Rosen argues that any study reporting a difference of 20% or less is not meaningful, and on this basis, knocks out about 2/3 of the matched pairs. This clearly biases the results of his re-analysis to exceptional cases where differences in nutrient levels over 20% are reported.

The ACSH report argues that nitrate consumption is actually healthy, and instead of counting the much higher level of nitrates in conventional food as an advantage for organic, Rosen counts it as an advantage for conventional food. This change in classification, clearly not backed by the preponderance of evidence or views in the scientific community, accounts for most of the quantitative difference in his “re-analysis” of our summary statistics.

We reported, on average across 11 nutrients, that nutrient levels were 25% higher in the organic samples in our matched pairs; after knocking out 2/3 of the matched pairs, and changing the classification of nitrates from “bad” to “good,” Rosen calculates a 2% nutrient density advantage for the conventional samples in the remaining matched pairs.

Rosen writes that since a consumer worried about Vitamin C intake can get more than enough with a $0.10 daily supplement pill, the Vitamin C and ascorbic acid matched pairs should be disregarded. However, Vitamin C and ascorbic acid are routinely measured in nutrient content studies and daily intakes from food are inadequate for millions of Americans. Furthermore, he states that we erred by combining the results of studies that compared kaempferol levels in a matched pair, with studies that reported differences in the precursor to kaempferol. Because of the close relationship between levels of the precursor of a nutrient and the levels of the nutrient, scientists often combine the results and report them under one category.

He also makes several technical points/criticisms – for example, he writes that because the organic farmers in one study applied the National Organic Program/USDA-approved pesticide chitosan, the matched pairs from this study are biased because chitosan can stimulate production of kaempferol. He notes that both organic and conventional farmers use chitosan. He fails to acknowledge, however, that hundreds of conventional pesticides also impact phytonutrient levels in many different ways. Why single out just one – chitosan??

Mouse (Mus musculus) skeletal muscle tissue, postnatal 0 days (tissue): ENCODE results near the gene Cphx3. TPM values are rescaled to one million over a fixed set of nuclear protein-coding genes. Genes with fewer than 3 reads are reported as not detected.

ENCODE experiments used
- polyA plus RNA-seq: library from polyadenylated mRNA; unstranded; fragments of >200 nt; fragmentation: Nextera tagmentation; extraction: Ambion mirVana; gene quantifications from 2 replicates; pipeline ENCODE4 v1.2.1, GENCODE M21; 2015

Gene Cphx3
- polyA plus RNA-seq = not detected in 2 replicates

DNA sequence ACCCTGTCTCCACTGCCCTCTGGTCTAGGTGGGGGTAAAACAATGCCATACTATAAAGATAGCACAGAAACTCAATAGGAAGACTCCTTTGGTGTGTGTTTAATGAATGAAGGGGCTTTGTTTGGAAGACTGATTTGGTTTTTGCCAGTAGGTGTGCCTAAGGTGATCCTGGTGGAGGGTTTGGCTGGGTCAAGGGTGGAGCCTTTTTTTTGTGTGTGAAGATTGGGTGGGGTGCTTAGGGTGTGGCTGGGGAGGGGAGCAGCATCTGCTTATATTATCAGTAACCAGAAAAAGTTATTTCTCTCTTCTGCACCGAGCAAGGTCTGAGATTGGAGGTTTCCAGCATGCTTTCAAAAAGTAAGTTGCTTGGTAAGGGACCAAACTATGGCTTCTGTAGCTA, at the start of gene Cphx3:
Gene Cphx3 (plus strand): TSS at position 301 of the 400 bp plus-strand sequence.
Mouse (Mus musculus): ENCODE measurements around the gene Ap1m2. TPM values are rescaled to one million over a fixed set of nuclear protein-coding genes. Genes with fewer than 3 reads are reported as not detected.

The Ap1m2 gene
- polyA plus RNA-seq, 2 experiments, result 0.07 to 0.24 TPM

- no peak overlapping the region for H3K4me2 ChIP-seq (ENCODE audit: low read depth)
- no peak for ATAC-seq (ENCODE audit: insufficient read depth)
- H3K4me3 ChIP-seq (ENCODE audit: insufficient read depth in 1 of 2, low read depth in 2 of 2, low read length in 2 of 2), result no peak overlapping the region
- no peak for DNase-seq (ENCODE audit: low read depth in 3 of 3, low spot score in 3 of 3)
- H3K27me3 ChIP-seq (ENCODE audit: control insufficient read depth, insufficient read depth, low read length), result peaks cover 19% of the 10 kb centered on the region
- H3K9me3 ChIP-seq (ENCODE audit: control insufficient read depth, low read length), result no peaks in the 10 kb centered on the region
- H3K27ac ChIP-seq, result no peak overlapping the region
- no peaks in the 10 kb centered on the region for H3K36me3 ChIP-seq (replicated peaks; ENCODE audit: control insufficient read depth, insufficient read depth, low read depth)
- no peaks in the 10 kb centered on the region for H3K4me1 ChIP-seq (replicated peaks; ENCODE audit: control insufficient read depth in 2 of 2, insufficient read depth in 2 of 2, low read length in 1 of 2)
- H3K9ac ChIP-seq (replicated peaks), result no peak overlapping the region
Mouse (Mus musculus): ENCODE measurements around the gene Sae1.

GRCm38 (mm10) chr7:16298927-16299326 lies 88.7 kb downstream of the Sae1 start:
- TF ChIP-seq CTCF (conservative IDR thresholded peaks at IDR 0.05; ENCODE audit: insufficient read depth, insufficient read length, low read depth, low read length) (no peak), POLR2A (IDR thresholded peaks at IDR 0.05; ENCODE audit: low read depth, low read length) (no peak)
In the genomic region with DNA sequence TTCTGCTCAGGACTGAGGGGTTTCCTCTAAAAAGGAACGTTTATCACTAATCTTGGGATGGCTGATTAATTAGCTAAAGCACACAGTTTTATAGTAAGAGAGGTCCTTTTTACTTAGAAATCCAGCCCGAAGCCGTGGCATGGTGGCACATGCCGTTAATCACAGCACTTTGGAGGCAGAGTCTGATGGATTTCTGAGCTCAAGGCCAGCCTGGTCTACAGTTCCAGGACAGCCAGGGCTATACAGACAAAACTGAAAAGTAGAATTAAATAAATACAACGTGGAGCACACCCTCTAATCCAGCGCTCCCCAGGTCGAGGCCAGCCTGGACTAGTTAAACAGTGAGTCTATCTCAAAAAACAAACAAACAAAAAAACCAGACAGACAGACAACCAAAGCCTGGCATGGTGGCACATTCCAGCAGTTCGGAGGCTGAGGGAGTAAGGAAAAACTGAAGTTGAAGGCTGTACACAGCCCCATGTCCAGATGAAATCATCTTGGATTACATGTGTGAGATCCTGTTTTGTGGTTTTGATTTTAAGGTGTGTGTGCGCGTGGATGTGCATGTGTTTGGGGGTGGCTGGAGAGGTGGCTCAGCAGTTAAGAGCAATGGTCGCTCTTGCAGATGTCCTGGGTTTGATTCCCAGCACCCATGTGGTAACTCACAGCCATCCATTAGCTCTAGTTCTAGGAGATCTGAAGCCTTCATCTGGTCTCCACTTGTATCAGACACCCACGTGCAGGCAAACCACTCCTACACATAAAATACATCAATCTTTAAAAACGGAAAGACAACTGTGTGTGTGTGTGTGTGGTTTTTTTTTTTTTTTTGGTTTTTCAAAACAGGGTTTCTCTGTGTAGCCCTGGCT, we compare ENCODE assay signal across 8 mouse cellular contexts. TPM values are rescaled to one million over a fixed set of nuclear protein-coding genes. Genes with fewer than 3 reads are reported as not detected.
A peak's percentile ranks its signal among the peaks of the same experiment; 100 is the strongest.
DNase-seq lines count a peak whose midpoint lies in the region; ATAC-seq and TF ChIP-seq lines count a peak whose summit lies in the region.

The point of our review was to synthesize the reported results of published studies, based on the production systems the scientists adopted as representative of conventional and organic farming. We recognize many of the studies that passed our screens of scientific validity raise additional questions in need of further research, but our report presents an accurate and up to date synthesis of a large body of published science based on a clearly stated, transparent set of criteria. Our results are clear-cut, significant, and scientifically sound.

Our March 2008 report is based on published studies released through the fall of 2007. Since then, nearly a dozen new studies have come out, which we will include in subsequent analyses. As stated in the March 2008 report, we think the evidence is now sufficiently robust and consistent to reach some general conclusions about nutrient density in conventional and organic food, but accept that some organizations like the American Council for Science and Health, and individuals like Rosen will remain skeptical for many years to come, regardless of what the science shows.